It is true the Church of Abbotsford has stumbled many times when facing the challenges of the marginalized within her walls. However, it does not have to be this way. This does not have to be. It is our calling, our responsibility, our privilege to face these daunting challenges together as family of believers. Sisters and Brothers – our King calls blessed those who feed the hungry. Those who quench the thirst of the parched. Those who welcome the stranger as family. Those who wrap garments around the naked. Those who bring healing to the sick. Those who visit the prisoner locked in cages of steel. Jesus calls us blessed when we do for the least, for it is there that He is found. Christ is served when we offer these courageous loving gifts. The Kingdom is found in these simple acts of love, grace, and mercy. The King says if we do not love in these ways we will face punishment.

The time is now, today, to put aside empty self-gratifying activities and seek justice. Lend your voice, your hands, your heart, your possessions to reach out to the lost in our community and on our streets. July 31 is such an opportunity to serve our Lord. Pray, listen, and seek practical ways you and the Church can rise up and face these challenges that burn within our city. Together we can let justice roll on like a river, righteousness like a never failing stream.

Original Link at Huff Post

Going About…Doing Good

“You know…what has happened all over Judea…how God anointed Jesus of Nazareth with the holy Spirit and power [and Jesus] went about doing good and healing all those oppressed…for God was with him.” (Acts 10:37-38, NAB)

I’ve often realized that sometimes the sacred Scriptures get quite “dull” to me, and I think the reason is that for all the “this and that” over Scripture, it is and will always be a collection of stories about real people of people, and their interactions with each other and with God.

That is why I love the above mentioned Scripture; for it says that the love story of Jesus, and how he lived and what he did, was known all over Judea (so even back then ‘gossip’ and stories were afoot and the norm).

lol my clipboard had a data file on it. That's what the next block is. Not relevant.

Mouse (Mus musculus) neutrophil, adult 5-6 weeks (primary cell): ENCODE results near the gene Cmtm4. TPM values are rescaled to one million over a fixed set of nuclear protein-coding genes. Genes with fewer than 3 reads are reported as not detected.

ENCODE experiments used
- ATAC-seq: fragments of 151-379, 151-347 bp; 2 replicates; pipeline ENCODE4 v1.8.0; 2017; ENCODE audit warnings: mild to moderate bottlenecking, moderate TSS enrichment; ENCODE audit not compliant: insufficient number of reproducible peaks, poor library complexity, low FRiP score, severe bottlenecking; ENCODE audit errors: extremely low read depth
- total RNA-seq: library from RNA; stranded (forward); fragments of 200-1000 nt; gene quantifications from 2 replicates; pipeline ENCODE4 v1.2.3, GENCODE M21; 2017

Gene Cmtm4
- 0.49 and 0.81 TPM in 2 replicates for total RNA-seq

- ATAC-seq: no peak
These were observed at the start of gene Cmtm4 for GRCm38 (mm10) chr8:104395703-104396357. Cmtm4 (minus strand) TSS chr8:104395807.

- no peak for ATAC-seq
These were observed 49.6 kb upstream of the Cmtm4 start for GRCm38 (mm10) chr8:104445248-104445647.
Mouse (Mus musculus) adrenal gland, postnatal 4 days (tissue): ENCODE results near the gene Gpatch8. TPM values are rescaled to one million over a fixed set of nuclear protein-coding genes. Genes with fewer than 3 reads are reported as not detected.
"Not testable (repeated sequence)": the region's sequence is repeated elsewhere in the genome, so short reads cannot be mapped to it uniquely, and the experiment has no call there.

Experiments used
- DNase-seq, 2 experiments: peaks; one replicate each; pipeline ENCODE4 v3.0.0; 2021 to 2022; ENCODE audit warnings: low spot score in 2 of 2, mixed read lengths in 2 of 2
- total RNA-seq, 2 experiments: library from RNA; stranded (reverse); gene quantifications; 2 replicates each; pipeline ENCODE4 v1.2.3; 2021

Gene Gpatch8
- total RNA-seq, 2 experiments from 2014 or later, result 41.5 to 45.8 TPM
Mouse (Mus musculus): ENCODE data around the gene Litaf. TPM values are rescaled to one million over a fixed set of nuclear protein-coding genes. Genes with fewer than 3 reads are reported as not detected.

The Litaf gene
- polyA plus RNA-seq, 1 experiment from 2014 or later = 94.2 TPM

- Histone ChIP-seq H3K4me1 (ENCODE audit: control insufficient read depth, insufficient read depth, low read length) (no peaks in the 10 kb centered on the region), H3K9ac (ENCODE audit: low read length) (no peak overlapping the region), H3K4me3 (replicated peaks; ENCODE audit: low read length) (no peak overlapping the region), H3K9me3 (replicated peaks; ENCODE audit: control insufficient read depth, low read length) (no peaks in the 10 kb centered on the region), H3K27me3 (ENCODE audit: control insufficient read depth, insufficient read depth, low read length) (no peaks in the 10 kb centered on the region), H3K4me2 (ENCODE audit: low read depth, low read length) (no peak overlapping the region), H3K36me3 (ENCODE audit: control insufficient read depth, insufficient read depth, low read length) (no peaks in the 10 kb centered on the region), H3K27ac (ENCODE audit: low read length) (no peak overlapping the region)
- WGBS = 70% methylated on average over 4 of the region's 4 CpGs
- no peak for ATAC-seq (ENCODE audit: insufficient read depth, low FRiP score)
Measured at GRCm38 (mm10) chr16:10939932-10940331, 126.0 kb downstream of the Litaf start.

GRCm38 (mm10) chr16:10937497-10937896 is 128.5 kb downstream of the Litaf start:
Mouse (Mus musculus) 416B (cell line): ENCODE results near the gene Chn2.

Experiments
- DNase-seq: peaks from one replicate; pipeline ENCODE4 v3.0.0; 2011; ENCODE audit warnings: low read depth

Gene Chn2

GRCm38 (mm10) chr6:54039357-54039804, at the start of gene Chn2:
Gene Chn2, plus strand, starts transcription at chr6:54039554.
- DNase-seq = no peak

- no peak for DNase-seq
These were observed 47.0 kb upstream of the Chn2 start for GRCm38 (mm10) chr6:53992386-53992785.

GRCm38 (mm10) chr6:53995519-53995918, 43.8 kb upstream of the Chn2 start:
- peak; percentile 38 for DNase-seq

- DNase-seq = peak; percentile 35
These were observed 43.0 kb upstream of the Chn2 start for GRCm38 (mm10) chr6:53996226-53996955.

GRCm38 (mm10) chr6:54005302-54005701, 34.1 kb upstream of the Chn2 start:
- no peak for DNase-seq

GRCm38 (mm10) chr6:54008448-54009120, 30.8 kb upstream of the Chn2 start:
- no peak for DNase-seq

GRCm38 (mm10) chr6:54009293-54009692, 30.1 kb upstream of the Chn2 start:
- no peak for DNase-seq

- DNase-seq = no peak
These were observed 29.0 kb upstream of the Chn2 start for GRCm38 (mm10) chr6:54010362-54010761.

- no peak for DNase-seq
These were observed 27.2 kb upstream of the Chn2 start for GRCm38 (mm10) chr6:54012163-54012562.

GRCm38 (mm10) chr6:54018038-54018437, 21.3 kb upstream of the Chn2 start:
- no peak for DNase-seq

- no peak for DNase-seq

When I think about Jesus, I often forget or deny his humanness (back in the day that was a named heresy with punishment being excommunication and a hot party of one on a burning stake!).

Yes, Jesus was utterly and completely human, and he was filled with the Spirit and power. And what did he do with his Spirit-filled power: he used it to go about doing good and healing all those who were oppressed. Now, how many of us can say if we had “power” that this is what we would do? Be honest…

And when I look around at the self-proclaimed Christians, I am often left wondering and amazed at just how power hungry some God mongerers are. Wouldn’t it be grand if most of “Christendom” and the “true professed followers of Jesus” were known more for going around doing good and healing the oppressed rather than what most of Christians are known for now: gay bashing, gun-toting, reactionary close-mindedness, narcissistic self-help pedagogies promoting earthly riches. The list goes on…

Truly, I sometimes feel that if Jesus were alive today, we’d lock him out of our houses of worship: how dare he hang out with whores, drug addicts, money-launderers, and those people who smell funny and talk to themselves when they walk down the street.

Can you hear it? Just exactly who does this Jesus think he is? How dare him. Well, he’ll mess up my agenda. He’ll mess with my Constitutional Rights! He’ll come across as unpatriotic. He’ll offend the neighbors…

Blah, blah, blah. Damn right Jesus will mess with you! For going around doing good and healing the oppressed got Jesus killed! He did not win some local civic award, or the Nobel Prize, nor did he get 1 million hits on his YouTube viral video or have the most popular Facebook account.

He got strung up on a tree for following the leading of the Spirit and doing good and being with and healing the poor and oppressed. It is vital to remember that in the time of Jesus, much like today, the poor were maligned for being so because it was their fault; they had sinned or committed some heinous error that had caused God to punish and curse them.

Jesus screws all that screwy theology right to hell.